The Forgotten Inquisition and the Psychopathic Saint – Final Part

Now, where was I? Ah yes, “the screams of agony of the victims (men, women, and children) [that] could be heard in the streets, in the stillness of the night, as they were brutally interrogated, flogged, and slowly dismembered in front of their relatives. Eyelids [that] were sliced off and extremities [that] were amputated carefully, so that a person could remain conscious even though the only thing that remained was his torso and a head. [1]

That Xavier foresaw such barbarity is beyond question, as the Inquisition had been raging throughout his own region for the best part of a century;[2] that he would have known that young men and women would be burnt alive and dismembered in front of their relatives, that sharp metal spikes would eviscerate the flesh of all those who refused assimilation into this brutal cult, also represents knowledge we can undoubtedly infer upon this psychopathic saint.  But we need not merely infer such knowledge upon this pretentious and pathological priest, for we have the testimony of one of the foremost experts on the history of Goa, Catholic historian Dr. T.R. DeSouza, who, in an interview related the following:

“Francis Xavier and Simão Rodrigues, two founder-members of the Society of Jesus were together in Lisbon before Francis Xavier left for India. Both were asked to assist spiritually the prisoners of the Inquisition and were present at the very first auto-da-fé celebrated in Portugal in September 1540, at which 23 were absolved and two were condemned to be burnt, including a French cleric. Hence, Francis Xavier could not have been unaware of the brutality of the Inquisition.”[3]

I shall finish off this brief three part series with two partial and primary sourced accounts that demonstrate the barbaric nature of this savage religion’s efforts to convert the people of Goa.

The Compassionate Prison Guard

The Lutheran historian, R. Gonsalvius Montanus, who lived and wrote at the time of the Goa Inquisition, relayed the tragic story of a compassionate prison guard who dared to show a modicum of mercy to a mother and her two daughters. Peter ab Herera worked in the infamous Triana Tower Prison.  Among other equally innocent inmates were a mother and her two daughters, who had been locked away in separate parts of the tower, and who, in desperation, beseeched the guards to let them spend just a few moments together.  Peter obliged the distraught mother and her daughters and for this crime of compassion, he was thrown into prison by the Lord’s Inquisitors.  The conditions were so horrendous that after a year languishing in prison he began to lose his mind.  Once a year had passed, the Inquisitors brought him up for trial and he was cloaked in a yellow garment with a tether around his neck (the common garb worn by convicted thieves).  He was handed the sentence of 200 painful lashes and six more years in the nightmarish prison that had already stripped him of both his dignity and his sanity.  The thought of being flogged and spending any more time in that wretched prison was too much for him to bare, so, with his hands bound he jumped from the horse, grabbed the Inquisitor’s sword and attempted to kill him.  If it weren’t for the frightened onlookers, he would have succeeded, but alas, the crowds, possibly wishing to gain the favour of these sycophants, stopped him and an additional six years was placed upon his original six year sentence. [4]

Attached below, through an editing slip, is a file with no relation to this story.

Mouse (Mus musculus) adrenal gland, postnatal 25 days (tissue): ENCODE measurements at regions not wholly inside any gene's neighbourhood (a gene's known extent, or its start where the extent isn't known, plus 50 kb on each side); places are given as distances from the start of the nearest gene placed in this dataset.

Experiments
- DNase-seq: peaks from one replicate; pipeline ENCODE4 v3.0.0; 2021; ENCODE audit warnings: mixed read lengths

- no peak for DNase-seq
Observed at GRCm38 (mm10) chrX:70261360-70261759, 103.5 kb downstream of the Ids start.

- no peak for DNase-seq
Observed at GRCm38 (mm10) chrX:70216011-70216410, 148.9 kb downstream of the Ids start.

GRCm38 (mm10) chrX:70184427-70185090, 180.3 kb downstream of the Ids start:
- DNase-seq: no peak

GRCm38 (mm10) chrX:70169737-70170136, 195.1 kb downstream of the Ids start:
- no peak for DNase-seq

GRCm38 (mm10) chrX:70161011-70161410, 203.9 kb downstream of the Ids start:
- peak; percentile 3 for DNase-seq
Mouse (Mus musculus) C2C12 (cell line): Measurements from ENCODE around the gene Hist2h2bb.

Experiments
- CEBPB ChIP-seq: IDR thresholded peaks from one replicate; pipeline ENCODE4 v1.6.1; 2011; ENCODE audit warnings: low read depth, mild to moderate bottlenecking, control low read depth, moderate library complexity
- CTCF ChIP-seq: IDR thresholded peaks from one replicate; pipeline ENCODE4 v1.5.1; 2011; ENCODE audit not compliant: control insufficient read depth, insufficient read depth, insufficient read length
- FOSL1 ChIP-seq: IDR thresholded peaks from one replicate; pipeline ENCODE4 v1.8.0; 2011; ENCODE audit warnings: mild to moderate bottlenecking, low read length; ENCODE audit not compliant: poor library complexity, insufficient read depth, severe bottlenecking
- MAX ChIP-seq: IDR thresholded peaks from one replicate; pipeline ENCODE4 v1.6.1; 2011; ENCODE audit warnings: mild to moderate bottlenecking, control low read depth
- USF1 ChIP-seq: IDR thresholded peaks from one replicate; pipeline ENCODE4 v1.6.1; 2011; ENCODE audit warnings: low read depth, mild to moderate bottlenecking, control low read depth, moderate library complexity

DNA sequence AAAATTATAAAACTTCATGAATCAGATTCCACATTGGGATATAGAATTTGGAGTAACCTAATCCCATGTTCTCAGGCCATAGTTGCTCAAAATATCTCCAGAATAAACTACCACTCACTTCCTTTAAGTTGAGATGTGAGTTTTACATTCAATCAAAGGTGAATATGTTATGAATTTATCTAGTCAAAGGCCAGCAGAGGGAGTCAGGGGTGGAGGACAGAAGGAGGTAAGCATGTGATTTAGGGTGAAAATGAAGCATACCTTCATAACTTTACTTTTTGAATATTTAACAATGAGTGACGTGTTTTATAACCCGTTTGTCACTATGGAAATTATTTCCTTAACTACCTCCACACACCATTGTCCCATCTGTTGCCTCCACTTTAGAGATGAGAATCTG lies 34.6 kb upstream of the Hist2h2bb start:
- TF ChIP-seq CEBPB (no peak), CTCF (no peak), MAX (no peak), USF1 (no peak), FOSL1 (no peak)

We don’t know what became of Peter ab Herera, but we do know that his case was just one of the thousands of similar ones that took place in Goa under the Christians and that the man responsible for these crimes against both humanity and morality, was Saint Francis Xavier.

The Good Doctor – Dr Gabriel Dellon

Dr Dellon was a French-born Jewish doctor who, moved by his humanity and his Hippocratic oath to save lives, took it upon himself to travel to Goa to help those in need.  When he arrived he found a people living in fear and suffering beneath the horrendous yoke of the Holy Office. After spending a short time fulfilling the purpose of his visit, he was arrested by officers of Xavier’s Inquisition.  We are very fortunate that he was eventually released and that he had the courage to write about his experience and the experiences of those he had the misfortune of seeing tortured, imprisoned and murdered by these curators of Christ. His book, ‘Relation De L’inquistion De Goa,’ was originally published in Holland in 1687, but it was censored by Christian theocrats for close to 200 years.

Dr Dellon wrote of his trial in the following words: